Benefit Incidence Among Medium to Large Employers

The National Compensation Survey (NCS) of the U.S. Bureau of Labor Statistics tracks and publishes data on benefit incidence (expressed in terms of percentages of workers with access to or participation in employer-provided benefit plans). According to the last published NCS Survey (2001, based on 1999 data), the most prevalent employee benefit available to workers in the private sector was paid time off (with paid vacation and paid holidays being the most recurrent benefits).

Paid sick leave and term life insurance was an employee benefit enjoyed by more than half of all private-sector workers (in the 70s percentile for both). Fifty-three percent of employees participated in health care plan benefit programs, and 48 percent were covered by retirement or pension plans (most of which were contribution plans). Short- and long-term disability benefits were available to 36 and 25 percent of employees, respectively. The other frequently offered benefits were non-production bonuses (available to 42 percent of employees) and job-related education assistance (available to 41 percent of employees).

Benefit coverage in general was much more prevalent (predictably) among full-time employees: 64 percent of full-time, versus 14 percent of part-time employees, were covered by health care plans (overall, 53 percent of all employees were covered). Likewise 56 percent of full-time (versus 21 percent of part-time) employees were covered by retirement benefits plans (with 48 percent of all employees enrolled).

The greatest disparity in benefit incidence was in relation to the size of the company or establishment. For example, 81 percent of workers in companies with more than 2,500 employees had a retirement plan, compared with just 30 percent of workers with small establishments of 50 employees or less. Paid holidays were offered to 82 percent of employees in large establishments, compared to 66 percent in the smallest establishments.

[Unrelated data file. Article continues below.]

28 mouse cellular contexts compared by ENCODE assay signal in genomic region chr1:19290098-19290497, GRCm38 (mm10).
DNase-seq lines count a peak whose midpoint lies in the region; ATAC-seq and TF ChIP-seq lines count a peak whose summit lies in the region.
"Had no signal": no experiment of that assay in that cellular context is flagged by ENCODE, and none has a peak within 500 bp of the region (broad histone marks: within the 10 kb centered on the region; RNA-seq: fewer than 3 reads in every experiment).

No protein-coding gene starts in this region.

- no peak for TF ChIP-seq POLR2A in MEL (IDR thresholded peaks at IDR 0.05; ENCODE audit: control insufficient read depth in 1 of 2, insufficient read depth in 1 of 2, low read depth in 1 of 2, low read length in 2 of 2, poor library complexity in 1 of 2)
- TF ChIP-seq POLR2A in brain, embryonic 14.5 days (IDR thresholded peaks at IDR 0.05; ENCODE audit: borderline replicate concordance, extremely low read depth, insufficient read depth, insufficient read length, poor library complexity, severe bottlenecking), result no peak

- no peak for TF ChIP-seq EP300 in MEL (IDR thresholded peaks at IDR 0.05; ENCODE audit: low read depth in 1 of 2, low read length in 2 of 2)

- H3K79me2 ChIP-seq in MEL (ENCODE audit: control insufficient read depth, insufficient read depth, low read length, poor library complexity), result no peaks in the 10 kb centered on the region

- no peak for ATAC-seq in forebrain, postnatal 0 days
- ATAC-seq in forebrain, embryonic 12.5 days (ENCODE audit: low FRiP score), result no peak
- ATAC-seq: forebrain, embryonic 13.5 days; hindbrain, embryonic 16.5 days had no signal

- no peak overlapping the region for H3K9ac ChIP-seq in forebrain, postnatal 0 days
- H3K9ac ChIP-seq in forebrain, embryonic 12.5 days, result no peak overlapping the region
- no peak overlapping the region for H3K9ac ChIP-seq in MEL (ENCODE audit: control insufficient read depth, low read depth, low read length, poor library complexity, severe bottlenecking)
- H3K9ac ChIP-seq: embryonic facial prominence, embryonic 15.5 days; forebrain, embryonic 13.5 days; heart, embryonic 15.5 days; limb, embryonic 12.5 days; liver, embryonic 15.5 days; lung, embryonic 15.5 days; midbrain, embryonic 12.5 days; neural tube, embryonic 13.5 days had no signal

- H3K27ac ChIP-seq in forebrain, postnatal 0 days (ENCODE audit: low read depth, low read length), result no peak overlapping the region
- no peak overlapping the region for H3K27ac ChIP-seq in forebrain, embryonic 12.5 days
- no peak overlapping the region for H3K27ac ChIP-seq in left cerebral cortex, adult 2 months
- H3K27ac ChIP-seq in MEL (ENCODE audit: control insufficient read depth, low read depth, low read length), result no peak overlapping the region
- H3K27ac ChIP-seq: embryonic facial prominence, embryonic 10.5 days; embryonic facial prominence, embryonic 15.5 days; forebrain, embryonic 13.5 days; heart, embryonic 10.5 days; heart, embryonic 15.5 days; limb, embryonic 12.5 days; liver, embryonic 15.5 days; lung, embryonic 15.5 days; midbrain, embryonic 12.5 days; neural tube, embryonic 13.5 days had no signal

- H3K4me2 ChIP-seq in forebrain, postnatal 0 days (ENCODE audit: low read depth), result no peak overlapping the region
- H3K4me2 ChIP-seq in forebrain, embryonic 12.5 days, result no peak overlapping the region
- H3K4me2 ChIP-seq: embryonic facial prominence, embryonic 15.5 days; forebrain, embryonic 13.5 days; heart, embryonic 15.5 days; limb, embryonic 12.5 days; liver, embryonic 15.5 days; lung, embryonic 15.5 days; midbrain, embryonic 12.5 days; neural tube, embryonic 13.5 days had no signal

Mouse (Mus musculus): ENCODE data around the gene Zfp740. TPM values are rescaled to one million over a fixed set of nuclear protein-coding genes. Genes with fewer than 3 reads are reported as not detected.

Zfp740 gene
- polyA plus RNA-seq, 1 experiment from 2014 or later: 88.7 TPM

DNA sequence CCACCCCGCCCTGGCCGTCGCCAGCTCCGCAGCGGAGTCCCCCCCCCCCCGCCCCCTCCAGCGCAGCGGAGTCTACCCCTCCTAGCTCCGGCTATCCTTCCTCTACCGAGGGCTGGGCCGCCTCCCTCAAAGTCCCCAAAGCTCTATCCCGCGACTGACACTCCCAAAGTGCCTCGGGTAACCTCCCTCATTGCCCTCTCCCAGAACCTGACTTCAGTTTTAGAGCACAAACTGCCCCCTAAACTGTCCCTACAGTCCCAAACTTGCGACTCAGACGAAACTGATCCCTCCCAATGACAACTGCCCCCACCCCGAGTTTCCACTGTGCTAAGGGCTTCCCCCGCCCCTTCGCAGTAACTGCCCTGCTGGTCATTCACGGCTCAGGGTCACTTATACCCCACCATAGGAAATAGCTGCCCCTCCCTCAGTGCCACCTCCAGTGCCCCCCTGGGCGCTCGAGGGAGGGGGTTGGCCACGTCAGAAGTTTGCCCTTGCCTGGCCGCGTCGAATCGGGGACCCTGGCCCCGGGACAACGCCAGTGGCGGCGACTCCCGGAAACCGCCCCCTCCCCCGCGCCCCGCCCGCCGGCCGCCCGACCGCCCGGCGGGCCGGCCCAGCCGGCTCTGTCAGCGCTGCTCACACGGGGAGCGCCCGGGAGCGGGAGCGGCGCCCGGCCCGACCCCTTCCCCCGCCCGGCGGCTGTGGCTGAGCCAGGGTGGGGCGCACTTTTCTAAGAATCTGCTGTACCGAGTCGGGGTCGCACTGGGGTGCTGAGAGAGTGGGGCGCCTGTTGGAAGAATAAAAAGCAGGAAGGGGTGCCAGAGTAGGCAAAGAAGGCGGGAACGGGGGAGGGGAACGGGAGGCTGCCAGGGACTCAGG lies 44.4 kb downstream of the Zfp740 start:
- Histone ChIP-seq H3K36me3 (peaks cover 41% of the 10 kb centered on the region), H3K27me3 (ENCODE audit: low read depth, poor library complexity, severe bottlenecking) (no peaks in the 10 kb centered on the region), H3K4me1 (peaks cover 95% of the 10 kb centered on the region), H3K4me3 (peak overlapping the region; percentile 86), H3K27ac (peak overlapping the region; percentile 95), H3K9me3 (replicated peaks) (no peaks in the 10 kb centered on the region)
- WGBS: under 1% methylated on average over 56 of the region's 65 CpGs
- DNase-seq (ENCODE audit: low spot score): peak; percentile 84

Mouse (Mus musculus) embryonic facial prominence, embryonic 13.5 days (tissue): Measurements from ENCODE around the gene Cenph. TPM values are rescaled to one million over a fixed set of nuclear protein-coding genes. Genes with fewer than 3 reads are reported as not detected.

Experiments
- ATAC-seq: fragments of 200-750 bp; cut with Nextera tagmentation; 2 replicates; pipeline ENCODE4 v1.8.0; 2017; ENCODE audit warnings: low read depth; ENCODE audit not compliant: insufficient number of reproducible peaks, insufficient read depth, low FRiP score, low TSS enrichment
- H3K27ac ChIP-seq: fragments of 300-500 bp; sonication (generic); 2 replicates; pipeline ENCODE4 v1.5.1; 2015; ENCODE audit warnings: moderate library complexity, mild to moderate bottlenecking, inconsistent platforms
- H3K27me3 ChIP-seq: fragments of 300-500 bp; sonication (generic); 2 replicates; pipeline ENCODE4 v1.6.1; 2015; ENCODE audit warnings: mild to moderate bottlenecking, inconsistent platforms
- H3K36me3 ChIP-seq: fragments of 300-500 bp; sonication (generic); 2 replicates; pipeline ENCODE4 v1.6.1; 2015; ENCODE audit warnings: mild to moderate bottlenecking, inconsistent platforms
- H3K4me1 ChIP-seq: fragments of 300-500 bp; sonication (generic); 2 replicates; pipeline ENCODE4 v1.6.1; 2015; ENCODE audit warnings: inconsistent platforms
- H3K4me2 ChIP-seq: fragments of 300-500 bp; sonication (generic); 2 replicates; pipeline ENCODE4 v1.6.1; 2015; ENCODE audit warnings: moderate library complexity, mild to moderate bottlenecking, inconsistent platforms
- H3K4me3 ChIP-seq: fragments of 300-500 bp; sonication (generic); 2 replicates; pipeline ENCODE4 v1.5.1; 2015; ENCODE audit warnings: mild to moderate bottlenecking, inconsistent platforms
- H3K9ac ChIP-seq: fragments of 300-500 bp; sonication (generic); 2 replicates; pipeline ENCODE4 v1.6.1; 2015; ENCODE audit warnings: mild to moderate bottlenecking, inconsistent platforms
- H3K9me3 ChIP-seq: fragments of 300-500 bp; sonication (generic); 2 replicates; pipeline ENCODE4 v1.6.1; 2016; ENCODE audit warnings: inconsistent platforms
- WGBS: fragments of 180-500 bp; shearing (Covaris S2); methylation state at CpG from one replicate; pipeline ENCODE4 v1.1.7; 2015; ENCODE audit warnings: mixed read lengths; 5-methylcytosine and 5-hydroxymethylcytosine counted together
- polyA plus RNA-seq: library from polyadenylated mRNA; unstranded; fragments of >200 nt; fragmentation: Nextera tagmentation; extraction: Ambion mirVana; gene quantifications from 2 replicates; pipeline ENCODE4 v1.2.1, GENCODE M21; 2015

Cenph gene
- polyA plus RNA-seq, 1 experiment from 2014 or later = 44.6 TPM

Blue-collar and service workers were more likely to have their health care benefits fully paid for by their employers than their counterparts in professional or technical jobs. Goods-producing industries had a higher incidence of benefits coverage than did service-producing industries. Finally, geographic location affected benefits coverage, although less dramatically: 53 percent of workers in the Northeast and Midwest—ccompared with 47 percent in the West, and 43 percent in the South—were covered by retirement benefits. Overall incidence of benefits, expressed by specific benefit, was as follows. (All fifty states were included in the NCS survey.)

  • Retirement benefits: Forty-eight percent of all workers were participating in retirement plans. This number included 79 percent of union employees and 44 percent of nonunion employees. Employee contribution plans outweighed defined benefits by approximately 15 percent.
  • Health care benefits: Fifty-three percent of all workers were covered by health insurance plans. This number included 73 percent of all union members and 51 percent of non-union members.